Is it that I need more mothering in my life? Do I need to let go a bit and allow myself to be mothered? I guess it depends on what our definition of mothering truly is. Sometimes I think it is knowing that I could pick up the phone and cry, share of my day, or ask for advice. Other times it is to tell me that everything is going to be okay, or to tell me how proud she is of me. Whatever the definition, I imagine a good amount of us could use a bit more mothering in our life.

Own Your Shit

I found a print over the weekend via the fabulous, Elizabeth Gilbert that sums up what I think about a lot of things. It says: “Own your Shit.” I could never frame it and put it on the wall, as it has a bird on it, and I am not a fan of birds. I like the print because it says what I constantly have running through my head. To me “Own your Shit” means bring yourself 100% to your job, relationship, family, wherever in your life. Know who is counting on you, know what is expected of you, and bring it.

I struggle a lot with others that do not take accountability for their actions. If you say you are going to do something do it. Follow through. Think about the individual on the receiving end of what you need to do. Does your not following through leave them hanging? Does it make them look bad? Does it tell them you do not care?

When you drop the ball, own it. Put yourself out there and communicate that you did not own your shit. Let others know. You own it when you are transparent about when you did not come through. It gives you more credibility. When you do not own your shit, you can lose all credibility.

Whatever story you are telling yourself for why your life is more important, or what you need to do is more important than honoring your commitments, it is bullshit. Do what is your responsibility to do. Do not expect someone else to do it for you. Do not take the easy way out. Own it. Know it. Be it.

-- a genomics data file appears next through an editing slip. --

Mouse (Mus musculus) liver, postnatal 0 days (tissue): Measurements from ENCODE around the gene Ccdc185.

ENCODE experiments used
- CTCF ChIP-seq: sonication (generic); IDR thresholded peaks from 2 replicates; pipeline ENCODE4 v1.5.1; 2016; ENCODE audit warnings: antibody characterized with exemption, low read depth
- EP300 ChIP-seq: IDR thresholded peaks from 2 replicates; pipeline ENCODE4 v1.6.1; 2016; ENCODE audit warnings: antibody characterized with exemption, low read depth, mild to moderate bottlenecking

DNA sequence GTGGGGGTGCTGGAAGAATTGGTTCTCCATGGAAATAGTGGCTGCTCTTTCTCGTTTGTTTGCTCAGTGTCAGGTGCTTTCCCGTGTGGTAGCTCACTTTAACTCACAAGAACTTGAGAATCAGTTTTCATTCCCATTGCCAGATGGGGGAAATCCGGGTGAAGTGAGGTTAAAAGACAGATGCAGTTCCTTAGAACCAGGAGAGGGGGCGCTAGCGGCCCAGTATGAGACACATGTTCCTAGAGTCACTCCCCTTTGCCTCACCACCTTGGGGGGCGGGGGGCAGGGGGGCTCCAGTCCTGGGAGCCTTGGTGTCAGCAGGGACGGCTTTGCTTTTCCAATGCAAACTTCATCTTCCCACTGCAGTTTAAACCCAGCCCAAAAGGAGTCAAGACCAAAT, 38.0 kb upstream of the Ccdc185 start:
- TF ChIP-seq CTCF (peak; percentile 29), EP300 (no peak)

My new mantra: Own your shit.

When you feel heard, you trust…

I have been thinking a lot in the last week about awareness. Being aware. Watching. Being present. After a few day training session at work, I realized how much more I could be aware of my surroundings, my actions, and how I approach situations. Last Friday I specifically practiced awareness, and while yes I was only in day one, I had a very good day. It could have also been because the sun was out, which means that those I was around were in a great mood. Sunshine in Portland in February does that to folks.

Regardless, I focused on listening in each conversation. I stopped, slowed down, and was aware and I enjoyed the day so much more. Sometimes that means I am more focused in my listening, other times it means I quiet my mind and do not say all the things that are happening within it. I am an extremely direct and transparent person, but I am learning that does not mean that I have to say everything that comes to mind. Part of being aware is listening to see if the person you are interacting with needs to talk and share from their own minds.

As I learned last week, awareness takes practice. Just as an Olympic athlete must train every day, so must each of us as we continue to be better and better, or as we continue to learn how to be our best. All we can do is try again each day. Try to be more aware, more present, and listen more. I love a line from this Fast Company article titled: “How One Simple Change Can Make You A Better Listener.”

“When people feel as though they have been heard, they trust you more.”

As well as:

“Ultimately, the ability to extract what people mean from a conversation is one of the most important tools of any leader. It takes a lot of work. And it requires curbing your natural tendency to jump right to a solution to people’s problems.”

I have a lot of work to do. I need to resist my constant urge to find a solution to problems, and start by listening first. Here is hoping I can keep up with my awareness this week. Listen more. Be more aware. Are you with me?